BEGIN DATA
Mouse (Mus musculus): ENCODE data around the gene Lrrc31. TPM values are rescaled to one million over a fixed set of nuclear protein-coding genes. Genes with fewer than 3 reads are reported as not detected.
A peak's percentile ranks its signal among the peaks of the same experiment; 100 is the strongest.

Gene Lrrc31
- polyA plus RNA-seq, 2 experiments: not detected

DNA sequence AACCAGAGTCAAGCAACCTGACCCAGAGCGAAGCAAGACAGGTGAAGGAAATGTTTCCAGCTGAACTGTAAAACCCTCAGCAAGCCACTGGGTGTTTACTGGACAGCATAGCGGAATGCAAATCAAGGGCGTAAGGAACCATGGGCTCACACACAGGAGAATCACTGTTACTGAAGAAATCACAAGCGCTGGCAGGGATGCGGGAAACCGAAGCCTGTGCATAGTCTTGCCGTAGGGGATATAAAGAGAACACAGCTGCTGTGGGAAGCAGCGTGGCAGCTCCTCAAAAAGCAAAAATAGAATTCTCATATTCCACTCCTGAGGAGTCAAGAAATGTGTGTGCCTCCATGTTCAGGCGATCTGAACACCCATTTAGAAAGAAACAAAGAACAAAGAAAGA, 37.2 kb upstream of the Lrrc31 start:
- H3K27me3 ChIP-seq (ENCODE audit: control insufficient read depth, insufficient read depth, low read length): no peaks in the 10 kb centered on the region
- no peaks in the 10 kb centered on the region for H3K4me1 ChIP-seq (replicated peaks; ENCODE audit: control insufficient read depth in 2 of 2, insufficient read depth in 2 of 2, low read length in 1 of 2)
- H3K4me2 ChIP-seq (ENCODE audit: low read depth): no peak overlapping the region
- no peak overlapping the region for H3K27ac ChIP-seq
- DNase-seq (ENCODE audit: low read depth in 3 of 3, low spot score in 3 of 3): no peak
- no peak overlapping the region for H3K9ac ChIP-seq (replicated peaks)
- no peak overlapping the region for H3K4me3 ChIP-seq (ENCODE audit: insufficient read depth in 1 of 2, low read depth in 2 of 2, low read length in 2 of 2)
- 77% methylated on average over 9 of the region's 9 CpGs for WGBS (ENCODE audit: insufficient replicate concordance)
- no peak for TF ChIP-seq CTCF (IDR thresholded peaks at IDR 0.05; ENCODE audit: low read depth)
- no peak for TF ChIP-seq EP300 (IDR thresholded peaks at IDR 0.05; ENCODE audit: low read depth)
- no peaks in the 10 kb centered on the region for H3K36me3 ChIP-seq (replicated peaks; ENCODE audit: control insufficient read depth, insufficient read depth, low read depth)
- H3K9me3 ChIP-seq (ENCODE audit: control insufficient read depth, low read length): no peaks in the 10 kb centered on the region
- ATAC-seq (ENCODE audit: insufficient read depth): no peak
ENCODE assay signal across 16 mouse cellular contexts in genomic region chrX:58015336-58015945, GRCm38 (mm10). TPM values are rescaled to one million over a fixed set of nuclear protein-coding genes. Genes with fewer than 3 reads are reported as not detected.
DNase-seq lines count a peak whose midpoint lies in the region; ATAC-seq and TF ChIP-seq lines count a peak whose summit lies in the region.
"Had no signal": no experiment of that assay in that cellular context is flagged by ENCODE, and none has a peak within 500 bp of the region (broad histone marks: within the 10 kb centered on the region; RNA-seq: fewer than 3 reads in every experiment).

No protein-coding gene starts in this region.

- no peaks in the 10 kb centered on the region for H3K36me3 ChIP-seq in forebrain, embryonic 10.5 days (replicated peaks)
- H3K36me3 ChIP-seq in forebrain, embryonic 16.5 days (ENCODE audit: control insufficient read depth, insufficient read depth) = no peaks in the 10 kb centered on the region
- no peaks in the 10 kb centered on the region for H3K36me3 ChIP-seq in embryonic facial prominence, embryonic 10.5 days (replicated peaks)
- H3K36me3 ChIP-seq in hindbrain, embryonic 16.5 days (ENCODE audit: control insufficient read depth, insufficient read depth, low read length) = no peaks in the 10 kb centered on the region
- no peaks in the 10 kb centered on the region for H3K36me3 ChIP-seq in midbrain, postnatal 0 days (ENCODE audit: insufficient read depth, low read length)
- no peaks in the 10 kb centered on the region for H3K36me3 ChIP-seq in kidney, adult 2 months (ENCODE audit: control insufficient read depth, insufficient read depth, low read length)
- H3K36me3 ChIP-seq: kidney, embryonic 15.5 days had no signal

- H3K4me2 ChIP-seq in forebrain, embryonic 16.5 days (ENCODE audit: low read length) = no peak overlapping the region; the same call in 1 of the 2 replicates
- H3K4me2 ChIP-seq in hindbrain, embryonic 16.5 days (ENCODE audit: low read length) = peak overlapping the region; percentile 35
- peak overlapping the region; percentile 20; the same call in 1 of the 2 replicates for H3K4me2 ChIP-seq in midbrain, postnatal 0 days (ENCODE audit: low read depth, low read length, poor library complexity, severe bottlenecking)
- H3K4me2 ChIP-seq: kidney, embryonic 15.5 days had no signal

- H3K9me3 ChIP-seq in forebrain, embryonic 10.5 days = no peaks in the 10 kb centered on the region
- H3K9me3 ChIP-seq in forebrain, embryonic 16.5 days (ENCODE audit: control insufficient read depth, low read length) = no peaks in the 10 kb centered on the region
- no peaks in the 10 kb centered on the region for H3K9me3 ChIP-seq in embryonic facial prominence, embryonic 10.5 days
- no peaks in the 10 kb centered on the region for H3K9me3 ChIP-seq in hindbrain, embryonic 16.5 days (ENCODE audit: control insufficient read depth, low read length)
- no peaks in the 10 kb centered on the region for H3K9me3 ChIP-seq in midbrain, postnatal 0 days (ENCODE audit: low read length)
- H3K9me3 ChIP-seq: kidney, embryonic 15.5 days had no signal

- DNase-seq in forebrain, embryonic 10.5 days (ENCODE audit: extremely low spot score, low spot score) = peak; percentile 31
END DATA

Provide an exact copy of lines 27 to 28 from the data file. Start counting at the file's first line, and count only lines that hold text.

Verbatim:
- no peaks in the 10 kb centered on the region for H3K36me3 ChIP-seq in midbrain, postnatal 0 days (ENCODE audit: insufficient read depth, low read length)
- no peaks in the 10 kb centered on the region for H3K36me3 ChIP-seq in kidney, adult 2 months (ENCODE audit: control insufficient read depth, insufficient read depth, low read length)